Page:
Researchers at the Indian Institute of Technology (IIT) Guwahati have developed new materials that can generate power from both stagnant and flowing water.
These new ways of producing energy on a small scale can be employed in household environments to support decentralisation of energy sources, according to the research published in the journal ACS Applied Nanomaterials.
The researchers employed the nanoscale phenomenon called "electrokinetic streaming potential" to harvest energy from flowing water on a small scale, like water flowing through household water taps.
They used another process called "contrasting interfacial activities" in which different types of semiconducting materials were employed to generate power from stagnant water.
A research team led by Kalyan Raidongia, from the Department of Chemistry at IIT Guwahati, noted that the impending energy crisis has arisen from the dual problems of dwindling fossil fuel reserves and environmental issues associated with the use of such fuel.
This has led to considerable research in alternative energy sources such as light, heat, wind, ocean waves, etc, the researchers said.
The generation of energy from water in various forms -- river flow, ocean tides, stagnant water, and even raindrops, is now known as "blue energy," they said.
While hydroelectric power from rivers is the traditional form of blue energy, there have been efforts to harness the power of water in other ways in recent years.
One out-of-the-box blue source is electrokinetic energy.
"When fluids stream through tiny channels that are charged, they can generate an electrical voltage, which may be harnessed through miniaturised generators," said Raidongia.
Although the exploration of such electrokinetic phenomena and their possible use for energy conversion have been known for over half a century, they have not been harnessed because of low efficiency arising from the unsuitability of channels for the fluid stream.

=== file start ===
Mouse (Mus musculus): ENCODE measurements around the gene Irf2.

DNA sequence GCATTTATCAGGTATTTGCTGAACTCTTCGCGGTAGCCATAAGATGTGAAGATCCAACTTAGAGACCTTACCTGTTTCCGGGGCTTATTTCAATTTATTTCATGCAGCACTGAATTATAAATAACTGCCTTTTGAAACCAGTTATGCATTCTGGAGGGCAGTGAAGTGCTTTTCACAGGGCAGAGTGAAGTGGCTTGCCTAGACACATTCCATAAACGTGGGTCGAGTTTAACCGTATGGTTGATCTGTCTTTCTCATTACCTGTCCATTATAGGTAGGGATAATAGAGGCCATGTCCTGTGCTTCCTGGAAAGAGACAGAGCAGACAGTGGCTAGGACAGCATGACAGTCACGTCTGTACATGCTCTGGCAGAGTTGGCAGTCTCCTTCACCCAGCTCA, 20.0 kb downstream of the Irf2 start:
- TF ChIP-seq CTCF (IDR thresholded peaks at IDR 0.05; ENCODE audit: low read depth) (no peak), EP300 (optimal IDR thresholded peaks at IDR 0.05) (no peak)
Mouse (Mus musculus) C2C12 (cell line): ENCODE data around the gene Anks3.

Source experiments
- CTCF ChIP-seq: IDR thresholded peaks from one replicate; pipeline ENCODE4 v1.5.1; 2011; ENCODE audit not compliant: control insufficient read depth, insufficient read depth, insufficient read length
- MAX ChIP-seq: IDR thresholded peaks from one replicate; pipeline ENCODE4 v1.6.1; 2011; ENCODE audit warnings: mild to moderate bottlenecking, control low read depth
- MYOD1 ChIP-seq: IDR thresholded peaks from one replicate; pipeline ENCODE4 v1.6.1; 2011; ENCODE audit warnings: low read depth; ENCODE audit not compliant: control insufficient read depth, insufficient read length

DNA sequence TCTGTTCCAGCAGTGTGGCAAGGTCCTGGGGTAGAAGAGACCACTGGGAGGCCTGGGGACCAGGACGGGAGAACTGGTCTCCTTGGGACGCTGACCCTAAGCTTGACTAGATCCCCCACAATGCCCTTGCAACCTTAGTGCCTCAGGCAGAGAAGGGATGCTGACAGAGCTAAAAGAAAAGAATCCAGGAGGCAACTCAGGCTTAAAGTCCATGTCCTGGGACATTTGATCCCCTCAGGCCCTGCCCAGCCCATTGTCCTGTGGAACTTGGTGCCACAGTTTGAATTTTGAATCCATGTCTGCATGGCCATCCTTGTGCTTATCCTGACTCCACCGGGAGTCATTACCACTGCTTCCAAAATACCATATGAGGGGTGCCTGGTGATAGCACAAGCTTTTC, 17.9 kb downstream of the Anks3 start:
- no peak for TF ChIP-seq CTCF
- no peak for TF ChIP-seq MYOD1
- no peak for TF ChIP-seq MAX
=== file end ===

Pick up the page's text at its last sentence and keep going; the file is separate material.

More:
The humble efficiency of electrokinetic streaming potential based energy generating devices is attributed to the trade-off between high flow-rate and nanofluidic confinement, the researchers said.
The team, including Jumi Deka, Kundan Saha, Suresh Kumar, and Hemant Kumar Srivastava worked on this novel research.
The findings demonstrate that power output can be improved by thousand times by attaining the best out of these parameters, the researchers said.
The research team is currently working on such optimisation efforts.
In order to extract power from stagnant water, devices were fabricated by employing doped graphene flakes.
The complementary charge transfer activities of doped graphene flakes based devices generate power just upon dipping in any kind of water source, like lake, river or seawater.
Graphene is the sheet produced by oxidation followed by reduction of natural graphite flakes.
"What we have done is modified graphene in such a way that its electron density is manipulated; even stagnant water in contact with this form of graphene can produce energy," said Raidongia.
The researcher doped graphene oxide with boron and nitrogen, separately, loaded the two forms of graphene into two filter papers that served as electrodes in an electrochemical cell.
Dipping the two filter papers into water produces potential up to 570 millivolt, which was stable for 80 hours the researchers said.
"We improved the power generated by varying parameters like coating area, the extent of doping, annealing temperature, and ionic conductivity of the medium," said Raidongia.